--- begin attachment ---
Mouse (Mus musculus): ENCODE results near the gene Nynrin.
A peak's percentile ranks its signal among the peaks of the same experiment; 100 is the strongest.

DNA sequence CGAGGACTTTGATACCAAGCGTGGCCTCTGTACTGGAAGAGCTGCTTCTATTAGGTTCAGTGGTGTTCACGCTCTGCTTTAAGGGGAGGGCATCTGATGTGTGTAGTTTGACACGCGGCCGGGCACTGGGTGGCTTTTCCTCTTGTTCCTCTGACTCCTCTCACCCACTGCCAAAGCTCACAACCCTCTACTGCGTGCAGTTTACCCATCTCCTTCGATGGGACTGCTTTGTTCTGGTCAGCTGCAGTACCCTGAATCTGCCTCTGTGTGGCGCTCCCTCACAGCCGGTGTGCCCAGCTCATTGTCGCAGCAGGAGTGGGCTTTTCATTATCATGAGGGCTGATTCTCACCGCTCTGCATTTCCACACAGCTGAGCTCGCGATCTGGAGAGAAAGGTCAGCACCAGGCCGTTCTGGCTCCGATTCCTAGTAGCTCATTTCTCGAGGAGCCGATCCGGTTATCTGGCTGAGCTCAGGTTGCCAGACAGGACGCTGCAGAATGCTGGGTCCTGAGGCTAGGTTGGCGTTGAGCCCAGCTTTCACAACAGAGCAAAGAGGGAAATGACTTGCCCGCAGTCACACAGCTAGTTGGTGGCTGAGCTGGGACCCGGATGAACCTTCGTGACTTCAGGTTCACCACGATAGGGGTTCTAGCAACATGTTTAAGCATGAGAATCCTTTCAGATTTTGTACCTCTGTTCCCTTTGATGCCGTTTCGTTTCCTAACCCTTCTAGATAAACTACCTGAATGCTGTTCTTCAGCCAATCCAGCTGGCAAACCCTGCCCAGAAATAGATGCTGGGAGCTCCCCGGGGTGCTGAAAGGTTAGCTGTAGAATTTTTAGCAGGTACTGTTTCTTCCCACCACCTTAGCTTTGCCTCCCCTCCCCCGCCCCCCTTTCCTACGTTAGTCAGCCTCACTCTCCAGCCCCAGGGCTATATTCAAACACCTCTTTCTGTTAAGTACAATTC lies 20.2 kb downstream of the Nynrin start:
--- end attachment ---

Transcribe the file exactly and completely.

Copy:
Mouse (Mus musculus): ENCODE results near the gene Nynrin.
A peak's percentile ranks its signal among the peaks of the same experiment; 100 is the strongest.

DNA sequence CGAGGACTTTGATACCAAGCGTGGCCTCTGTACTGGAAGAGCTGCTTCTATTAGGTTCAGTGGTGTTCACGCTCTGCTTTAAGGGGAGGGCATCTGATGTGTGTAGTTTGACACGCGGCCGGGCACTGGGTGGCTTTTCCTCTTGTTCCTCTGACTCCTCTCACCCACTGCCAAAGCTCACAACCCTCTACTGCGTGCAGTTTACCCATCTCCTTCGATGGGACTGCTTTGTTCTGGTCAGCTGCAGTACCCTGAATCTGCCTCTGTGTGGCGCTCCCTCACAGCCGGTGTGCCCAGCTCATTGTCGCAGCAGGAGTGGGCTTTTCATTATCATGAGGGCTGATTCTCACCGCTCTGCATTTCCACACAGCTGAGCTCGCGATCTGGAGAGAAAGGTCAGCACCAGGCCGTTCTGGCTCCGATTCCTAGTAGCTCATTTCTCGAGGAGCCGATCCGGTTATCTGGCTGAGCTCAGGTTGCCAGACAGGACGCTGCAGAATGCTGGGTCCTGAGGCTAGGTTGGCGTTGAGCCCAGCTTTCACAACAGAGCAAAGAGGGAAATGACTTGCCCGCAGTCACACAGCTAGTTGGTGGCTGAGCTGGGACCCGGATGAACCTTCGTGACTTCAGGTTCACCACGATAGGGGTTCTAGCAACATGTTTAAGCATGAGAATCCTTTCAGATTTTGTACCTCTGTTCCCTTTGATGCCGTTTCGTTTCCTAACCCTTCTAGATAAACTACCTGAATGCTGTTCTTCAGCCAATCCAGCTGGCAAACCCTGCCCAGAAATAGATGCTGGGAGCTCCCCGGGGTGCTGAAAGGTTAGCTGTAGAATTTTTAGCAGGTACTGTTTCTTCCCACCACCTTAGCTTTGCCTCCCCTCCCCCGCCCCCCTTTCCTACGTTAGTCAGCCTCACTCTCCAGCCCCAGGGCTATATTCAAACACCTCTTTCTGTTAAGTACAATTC lies 20.2 kb downstream of the Nynrin start: